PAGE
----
The state’s Department of Community Health is asking for additional state funds to cover projected Georgia enrollment for Medicaid and PeachCare, which for the first time will exceed 2 million.
The budget proposal also requests $23 million to cover the high cost of drugs to treat hepatitis C patients in both the midyear fiscal 2016 budget and in the 2017 plan.
The budget plans, approved by Community Health’s board Thursday, now go to Gov. Nathan Deal and then to the Georgia General Assembly for approval.
It would be the second straight year that the agency will not have to cut its base budget, said Community Health Commissioner Clyde Reese. The agency’s current budget is roughly $3 billion in state funds.
Hepatitis C drugs have an astronomical cost, averaging more than $30,000 per patient per month in retail price. But states, including Georgia, can get a discount on that price for their Medicaid programs that could reach 40 percent. full story
The state’s Medicaid agency has all but ruled out Grady Health System’s “waiver’’ proposal to cover more uninsured Georgians.
“We’re not going to move forward on this at this time,’’ Clyde Reese, commissioner of the Department of Community Health, said at an agency board meeting Thursday.
He cited “significant costs to the state” to implement the proposal.
Reese added that federal officials indicated they would consider the waiver proposal only if Georgia was willing also to expand its Medicaid program. That is something Georgia political leaders have emphatically declined to do. full story
Grady Health System’s proposal to cover more uninsured through a “waiver’’ has run into a major snag at the state’s Medicaid agency.
The big problem is concern about the cost.
The current waiver proposal “is cost-prohibitive to the state,’’ Jeremy Arieh, a spokesman for the Georgia Department of Community Health, told GHN on Tuesday.
The Grady plan contains several factors “that present a challenge and a significant cost to the state,’’ he added.
DCH and Grady officials met recently to discuss the waiver proposal, which would use federal matching Medicaid dollars to help set up pilot sites that would give coverage to the uninsured. Participating medical providers would then manage these patients’ care and potentially improve their health. full story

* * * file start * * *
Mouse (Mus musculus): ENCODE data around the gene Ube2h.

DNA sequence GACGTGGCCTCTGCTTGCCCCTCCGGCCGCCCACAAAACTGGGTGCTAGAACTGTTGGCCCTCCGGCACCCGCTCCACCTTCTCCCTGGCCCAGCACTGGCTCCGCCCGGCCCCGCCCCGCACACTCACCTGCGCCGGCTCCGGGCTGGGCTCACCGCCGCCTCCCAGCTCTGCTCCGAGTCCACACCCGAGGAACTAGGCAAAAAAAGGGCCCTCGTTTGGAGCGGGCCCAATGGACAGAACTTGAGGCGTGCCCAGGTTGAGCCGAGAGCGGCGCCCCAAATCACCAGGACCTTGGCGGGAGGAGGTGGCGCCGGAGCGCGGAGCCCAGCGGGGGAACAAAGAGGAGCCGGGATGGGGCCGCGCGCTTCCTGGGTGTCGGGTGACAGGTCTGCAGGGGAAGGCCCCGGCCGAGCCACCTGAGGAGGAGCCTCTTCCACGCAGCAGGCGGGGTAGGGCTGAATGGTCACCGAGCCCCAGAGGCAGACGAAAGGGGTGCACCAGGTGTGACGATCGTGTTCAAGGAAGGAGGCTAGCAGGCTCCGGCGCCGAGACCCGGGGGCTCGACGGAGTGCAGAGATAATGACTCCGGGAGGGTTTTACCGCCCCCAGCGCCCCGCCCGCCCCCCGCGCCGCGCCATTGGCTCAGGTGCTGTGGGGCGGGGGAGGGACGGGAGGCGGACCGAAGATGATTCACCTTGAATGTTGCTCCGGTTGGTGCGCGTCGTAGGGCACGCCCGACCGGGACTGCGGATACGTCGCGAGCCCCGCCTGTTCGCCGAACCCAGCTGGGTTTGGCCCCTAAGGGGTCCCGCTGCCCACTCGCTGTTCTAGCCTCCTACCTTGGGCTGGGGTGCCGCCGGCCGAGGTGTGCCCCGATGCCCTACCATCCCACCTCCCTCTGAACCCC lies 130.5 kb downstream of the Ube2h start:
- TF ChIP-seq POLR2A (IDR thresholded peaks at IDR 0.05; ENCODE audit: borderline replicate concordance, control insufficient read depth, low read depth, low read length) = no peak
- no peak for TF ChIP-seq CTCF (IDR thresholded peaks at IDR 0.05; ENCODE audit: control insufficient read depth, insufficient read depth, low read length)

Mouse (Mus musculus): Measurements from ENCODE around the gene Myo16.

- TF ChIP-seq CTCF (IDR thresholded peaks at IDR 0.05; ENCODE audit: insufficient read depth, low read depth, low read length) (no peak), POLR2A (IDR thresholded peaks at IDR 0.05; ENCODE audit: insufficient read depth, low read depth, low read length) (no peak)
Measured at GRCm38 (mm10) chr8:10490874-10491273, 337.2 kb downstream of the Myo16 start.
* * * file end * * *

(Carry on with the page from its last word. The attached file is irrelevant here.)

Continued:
Two-thirds of Georgia hospitals will receive Medicare fines for having too many discharged patients return within a month for additional care, federal data show.
The 67 percent of Georgia hospitals facing penalties is higher than the national average of 54 percent, according to a Kaiser Health News analysis.
Piedmont Henry Hospital
The readmission penalties, launched as part of the Affordable Care Act, seek to encourage hospitals to pay closer attention to what happens to patients after discharge.
Since the fines began, national readmission rates have declined, but roughly one of every five Medicare patients sent to the hospital ends up returning within a month of being released, Kaiser Health News’ Jordan Rau reported this week.
The fines will be applied to Medicare payments when the federal fiscal year 2016 begins in October. In this round, the average Medicare payment reduction is 0.61 percent per patient stay. Georgia’s average penalty is 0.47 percent.
The maximum possible fine is 3 percent. Piedmont Henry Hospital in Stockbridge will get the highest fine in Georgia, at 2.59 percent. full story
Last month, a consulting firm was hired to find a financial partner to rescue the ailing Southern Regional Medical Center.
It looks like a match has been made.
Prime Healthcare Foundation, a nonprofit based in California, has signed a letter of intent to acquire the Riverdale hospital. The Clayton County commissioners approved that letter Tuesday.
The parties will move toward negotiating and executing the terms of an acquisition of Southern Regional. The health system’s board and the local hospital authority must sign off on the deal.
Southern Regional, saddled with a heavy burden of uncompensated care, has been in danger of closing its doors. full story